You could call it an encyclopedia.

This book is huge! It’s like an encyclopedia. Even with lots of photos and asides, it would take some time to get through.

Trying to read it made my head spin! Fortunately, you don’t have to read straight through. You can pick and choose sections.

The downside is, it’s more useful than it is fun to read. There are a few pieces of humor, and some parts that sound like stories, but overall, it’s definitely not one of those “I can’t put this down” type of books.

Do encyclopedias include workout routines?

If you caught the excerpt I published earlier, you’re familiar with “The Runner 360” workout. When you see it in the book, with photos for each exercise, it’s even better!

This is where a lot of seasoned veterans who might be stuck in the old school of thought that all that matters is more mileage, and no cross training, could benefit. (Whereas the younger generation is so familiar with CrossFit and whatnot that these workouts could be part of their daily routine already.)

My Favorite Sections In Build Your Running Body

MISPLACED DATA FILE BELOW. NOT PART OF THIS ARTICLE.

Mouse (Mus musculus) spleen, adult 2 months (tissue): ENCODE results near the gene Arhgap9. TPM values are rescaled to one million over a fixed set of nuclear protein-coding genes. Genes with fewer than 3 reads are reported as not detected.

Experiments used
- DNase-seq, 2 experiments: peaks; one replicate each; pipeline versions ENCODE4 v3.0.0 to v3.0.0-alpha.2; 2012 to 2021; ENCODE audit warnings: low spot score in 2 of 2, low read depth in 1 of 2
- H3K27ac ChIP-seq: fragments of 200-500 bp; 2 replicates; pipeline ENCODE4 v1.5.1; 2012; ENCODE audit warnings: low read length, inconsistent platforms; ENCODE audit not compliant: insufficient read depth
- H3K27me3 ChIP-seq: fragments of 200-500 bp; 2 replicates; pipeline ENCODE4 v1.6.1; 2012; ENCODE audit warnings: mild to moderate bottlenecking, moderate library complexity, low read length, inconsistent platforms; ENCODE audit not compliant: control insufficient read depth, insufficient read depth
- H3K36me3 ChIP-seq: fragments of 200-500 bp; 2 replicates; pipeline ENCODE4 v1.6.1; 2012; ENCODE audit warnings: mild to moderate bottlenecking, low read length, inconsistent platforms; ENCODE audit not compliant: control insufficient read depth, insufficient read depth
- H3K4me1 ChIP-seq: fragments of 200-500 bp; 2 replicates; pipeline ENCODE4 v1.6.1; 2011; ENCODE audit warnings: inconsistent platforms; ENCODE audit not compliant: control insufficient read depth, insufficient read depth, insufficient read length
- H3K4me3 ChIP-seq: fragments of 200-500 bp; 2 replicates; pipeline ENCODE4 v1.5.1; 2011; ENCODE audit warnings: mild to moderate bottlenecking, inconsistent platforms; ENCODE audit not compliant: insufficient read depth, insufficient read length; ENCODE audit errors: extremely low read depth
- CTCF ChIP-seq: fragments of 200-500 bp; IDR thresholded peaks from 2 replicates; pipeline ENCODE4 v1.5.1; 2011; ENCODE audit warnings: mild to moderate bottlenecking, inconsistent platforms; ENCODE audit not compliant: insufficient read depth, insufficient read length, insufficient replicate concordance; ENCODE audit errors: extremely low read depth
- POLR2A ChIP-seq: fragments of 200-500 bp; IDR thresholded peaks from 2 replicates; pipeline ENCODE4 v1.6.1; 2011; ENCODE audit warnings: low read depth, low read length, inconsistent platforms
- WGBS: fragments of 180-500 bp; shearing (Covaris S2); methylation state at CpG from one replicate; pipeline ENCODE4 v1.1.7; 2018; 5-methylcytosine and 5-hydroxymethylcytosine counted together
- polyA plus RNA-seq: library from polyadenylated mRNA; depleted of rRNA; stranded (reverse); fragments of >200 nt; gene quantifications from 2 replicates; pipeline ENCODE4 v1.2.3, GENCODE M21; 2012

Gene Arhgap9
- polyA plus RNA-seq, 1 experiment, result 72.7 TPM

Everywhere you look, there’s something interesting. I couldn’t flip through more than a handful of pages before something would catch my eye. And for most of the lessons, there would be a corresponding research study for me to look up for further reading. (Speaking of which, there’s a full section at the end with the full details on all cited research studies.)

On page 12, I discovered some interesting history like the ice bath fad many years ago. It goes to show that if one famous person does something, everyone will hop on the trend. (Not to be confused with the currently trending ice bucket challenge.)

There is excellent information on the muscle fiber types, which should serve as a wake up call for anyone opening this book with the mindset that run training is simple!

Similarly, the sections on connective tissue are EXCELLENT! This is super important for beginners to learn even before they begin running. One of the most important lessons I ever learned starting out was that base training was important to strengthen the connective tissue to make sure it’s ready to hold up to the more intense workouts to come later in the season.